With the basecoat cured and ready for the topcoat, methodical policing of dust and debris is next. A tack rag is used along with compressed air to chase off any dust, which will show up in the clearcoat. Small particles of dust can be color-sanded and buffed out.
Axalta Cromax clear is applied beginning on top as shown. The paint gun is held steady and follows a path from leading edge to trailing edge, terminating spraying at each end. This ensures a smooth, even coat from end to end. The clear is allowed to cure, with one or two more coats to follow. You want a thick enough coat of clear to where you can color-sand and buff with enough room on top.
Once the roof is complete we move next to the hood and decklid, then each broad side of the body. Paint is applied top to bottom to allow overspray to fall where we’re going to paint next. The overspray then blends into the clearcoat.
Painting is complete. This is the hood where we’re going to map out rally stripes and apply them in a separate story in Chevy High Performance. The hood and nose panel have been wet-sanded with 800- and 1,000-grit paper.
The decklid and filler panel have been scuffed to achieve good paint adhesion when the rally stripes are applied. When you examine the finish this way, it is hard to imagine it with a shine.
To get a show luster finish, the clearcoat is first wet-sanded with 1,000- to 2,000-grit paper, which yields exactly the opposite finish you would expect. This cuts the clearcoat, making it dull, getting it ready for buffing. It also gets the surface truly flat to eliminate any irregularities. This step is crucial, especially with darker colors.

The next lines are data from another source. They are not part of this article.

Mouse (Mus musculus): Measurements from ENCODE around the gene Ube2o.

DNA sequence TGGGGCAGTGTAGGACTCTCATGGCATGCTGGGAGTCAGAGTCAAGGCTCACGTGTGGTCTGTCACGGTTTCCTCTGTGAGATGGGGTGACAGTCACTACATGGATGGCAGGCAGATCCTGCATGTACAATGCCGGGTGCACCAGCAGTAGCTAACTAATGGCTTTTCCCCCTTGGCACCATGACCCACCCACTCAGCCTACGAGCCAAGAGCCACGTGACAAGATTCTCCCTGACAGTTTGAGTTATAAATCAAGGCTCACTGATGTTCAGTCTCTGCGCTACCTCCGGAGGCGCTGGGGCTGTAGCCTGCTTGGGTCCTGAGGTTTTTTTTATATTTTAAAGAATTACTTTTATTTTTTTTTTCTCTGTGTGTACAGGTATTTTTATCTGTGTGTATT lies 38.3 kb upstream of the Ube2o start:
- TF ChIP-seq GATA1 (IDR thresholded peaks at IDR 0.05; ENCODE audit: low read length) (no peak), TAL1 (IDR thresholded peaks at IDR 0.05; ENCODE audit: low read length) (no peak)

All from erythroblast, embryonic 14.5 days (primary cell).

When we’re color-sanding the clearcoat, extra care is taken not to touch the corners and edges, which can wear through the clear and basecoat all the way down to the primer.
This is exactly the look you will get from color-sanding, which is the clearcoat in suspension. The surface is washed thoroughly and allowed to dry before the buffing process begins.
With color-sanding out of the way, we’re ready for the final buffing process. The first lesson in buffing is to never buff edges or crowns in the metal. A.R. Auto Body begins the buffing process with water and 3M compound for that initial buff.
Do you see the difference? When you examine the color-sanded surfaces and compare them with the first wet buff cut you can see the richness of the blue metallic come out.
When we put the wool buffing pad to work with 3M compound and careful modulation you can watch the luster come alive. Stay away from edges and crowns, which are easily burned down to the primer and metal if you are not careful.
The buffing wheel glides across the surface with mild pressure from end to end until the clearcoat exhibits depth. You can see the difference from the right side to the left.
You can see the difference between the wet buff and the dry buff here. The left side is finished and ready for final washing with detergent and water. If you’re seeking a factory finish, you’re going to want orange peel in the finish, which means no color-sanding or buffing. In fact, you’re going to want a single-stage urethane paint because the automakers didn’t do two- and three-stage finishes back in the day.
Photography by Jim Smart